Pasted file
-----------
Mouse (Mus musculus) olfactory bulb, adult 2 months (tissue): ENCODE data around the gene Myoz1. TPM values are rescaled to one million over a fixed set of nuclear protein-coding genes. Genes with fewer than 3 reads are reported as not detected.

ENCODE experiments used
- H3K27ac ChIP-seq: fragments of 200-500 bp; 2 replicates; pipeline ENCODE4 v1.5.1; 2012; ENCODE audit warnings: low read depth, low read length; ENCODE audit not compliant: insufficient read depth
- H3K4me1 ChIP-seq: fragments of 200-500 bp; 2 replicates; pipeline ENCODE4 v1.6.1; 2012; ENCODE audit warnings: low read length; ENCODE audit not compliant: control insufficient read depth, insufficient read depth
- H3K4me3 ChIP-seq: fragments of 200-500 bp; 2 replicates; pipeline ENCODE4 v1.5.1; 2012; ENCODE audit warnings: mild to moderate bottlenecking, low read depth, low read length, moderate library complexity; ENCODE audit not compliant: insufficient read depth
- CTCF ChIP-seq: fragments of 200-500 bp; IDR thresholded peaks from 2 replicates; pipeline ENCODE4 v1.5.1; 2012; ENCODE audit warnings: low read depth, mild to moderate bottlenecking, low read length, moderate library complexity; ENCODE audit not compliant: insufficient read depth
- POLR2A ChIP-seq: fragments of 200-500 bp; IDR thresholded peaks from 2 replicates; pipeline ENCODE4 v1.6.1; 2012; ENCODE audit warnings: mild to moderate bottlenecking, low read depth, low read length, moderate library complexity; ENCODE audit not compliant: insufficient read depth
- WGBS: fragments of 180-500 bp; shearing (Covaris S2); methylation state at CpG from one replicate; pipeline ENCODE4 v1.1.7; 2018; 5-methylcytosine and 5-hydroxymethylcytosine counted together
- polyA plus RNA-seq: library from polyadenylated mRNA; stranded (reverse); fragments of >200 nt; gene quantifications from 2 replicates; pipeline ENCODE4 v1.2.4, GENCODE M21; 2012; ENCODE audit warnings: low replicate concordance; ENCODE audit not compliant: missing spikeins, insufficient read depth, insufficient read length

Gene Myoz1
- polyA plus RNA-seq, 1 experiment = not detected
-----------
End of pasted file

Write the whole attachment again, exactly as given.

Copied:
Mouse (Mus musculus) olfactory bulb, adult 2 months (tissue): ENCODE data around the gene Myoz1. TPM values are rescaled to one million over a fixed set of nuclear protein-coding genes. Genes with fewer than 3 reads are reported as not detected.

ENCODE experiments used
- H3K27ac ChIP-seq: fragments of 200-500 bp; 2 replicates; pipeline ENCODE4 v1.5.1; 2012; ENCODE audit warnings: low read depth, low read length; ENCODE audit not compliant: insufficient read depth
- H3K4me1 ChIP-seq: fragments of 200-500 bp; 2 replicates; pipeline ENCODE4 v1.6.1; 2012; ENCODE audit warnings: low read length; ENCODE audit not compliant: control insufficient read depth, insufficient read depth
- H3K4me3 ChIP-seq: fragments of 200-500 bp; 2 replicates; pipeline ENCODE4 v1.5.1; 2012; ENCODE audit warnings: mild to moderate bottlenecking, low read depth, low read length, moderate library complexity; ENCODE audit not compliant: insufficient read depth
- CTCF ChIP-seq: fragments of 200-500 bp; IDR thresholded peaks from 2 replicates; pipeline ENCODE4 v1.5.1; 2012; ENCODE audit warnings: low read depth, mild to moderate bottlenecking, low read length, moderate library complexity; ENCODE audit not compliant: insufficient read depth
- POLR2A ChIP-seq: fragments of 200-500 bp; IDR thresholded peaks from 2 replicates; pipeline ENCODE4 v1.6.1; 2012; ENCODE audit warnings: mild to moderate bottlenecking, low read depth, low read length, moderate library complexity; ENCODE audit not compliant: insufficient read depth
- WGBS: fragments of 180-500 bp; shearing (Covaris S2); methylation state at CpG from one replicate; pipeline ENCODE4 v1.1.7; 2018; 5-methylcytosine and 5-hydroxymethylcytosine counted together
- polyA plus RNA-seq: library from polyadenylated mRNA; stranded (reverse); fragments of >200 nt; gene quantifications from 2 replicates; pipeline ENCODE4 v1.2.4, GENCODE M21; 2012; ENCODE audit warnings: low replicate concordance; ENCODE audit not compliant: missing spikeins, insufficient read depth, insufficient read length

Gene Myoz1
- polyA plus RNA-seq, 1 experiment = not detected